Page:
I found this article on http://www.equinechronicle.com today that hit home for me, and I suspect for many more of you as well…
Coming from personal experience, I showed 4-H, Open and QH circuit all through high school, and though I never felt discriminated against, it never occurred to me to wonder either. Now that my step-son is in high school, and an athlete in wrestling and baseball, we often have discussions about the high financial cost of these activities. Pay to play, uniform fees, fundraisers, etc. It wears parents out, to say nothing of the constant reminders issued by coaching staff, booster organizations, and the schools themselves, that they always need/want more money for their athletic programs and extra-curriculars. In 4-H, we never did fundraising. Showing circuits all season long, we footed those bills without complaint. If we had money, we hauled, if money was tight, we stayed home. Part of me wonders if the main reason schools don’t support outside activities, is simply because they receive no financial gain from it.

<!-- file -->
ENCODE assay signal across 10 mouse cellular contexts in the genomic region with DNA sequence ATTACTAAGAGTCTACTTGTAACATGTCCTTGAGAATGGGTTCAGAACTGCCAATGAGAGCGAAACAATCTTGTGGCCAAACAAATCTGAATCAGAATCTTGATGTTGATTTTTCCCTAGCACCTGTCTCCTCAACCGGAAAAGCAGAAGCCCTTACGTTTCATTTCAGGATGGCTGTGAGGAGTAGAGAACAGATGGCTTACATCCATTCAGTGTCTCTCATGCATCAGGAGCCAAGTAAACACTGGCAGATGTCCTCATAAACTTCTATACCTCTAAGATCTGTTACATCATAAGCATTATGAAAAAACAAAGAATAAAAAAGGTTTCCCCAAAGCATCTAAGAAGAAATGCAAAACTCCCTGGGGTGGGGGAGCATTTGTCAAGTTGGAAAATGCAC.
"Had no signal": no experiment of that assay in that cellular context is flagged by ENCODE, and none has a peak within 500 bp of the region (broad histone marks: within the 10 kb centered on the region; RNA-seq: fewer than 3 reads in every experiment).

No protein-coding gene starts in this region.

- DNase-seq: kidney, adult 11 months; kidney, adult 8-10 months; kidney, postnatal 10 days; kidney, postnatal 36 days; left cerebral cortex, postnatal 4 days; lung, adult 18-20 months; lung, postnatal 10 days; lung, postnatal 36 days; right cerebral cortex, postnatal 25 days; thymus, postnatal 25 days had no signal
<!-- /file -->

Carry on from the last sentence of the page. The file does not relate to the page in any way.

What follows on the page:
Now, it seems that any high school student wanting a prayer of getting in to any kind of decent college or post-high school program, has to have a more detailed and decorated resume than most veteran CEO’s. If your child doesn’t play sports, get straight A’s, volunteer, and speak at least two languages fluently, it’s Community College at best! Students, and their parents already have so much pressure resting on their shoulders, now that just doing well isn’t nearly enough. Why draw a line in the sand? They allow for FFA programs in schools, why not embrace Rodeo, 4-H, Pony Club, and others? That doesn’t even begin to touch on the list of other unsupported and non-animal-related activities, like dancing. As far as I’m concerned, every dollar I spend to support a kid with livestock, is a dollar I’m less likely to have to spend on addiction and rehab, unplanned pregnancy, and therapists. It’s no different than paying for them to play a school-sanctioned sport. Investing in your student’s success should be a universal language, not just one that’s spoken by parents.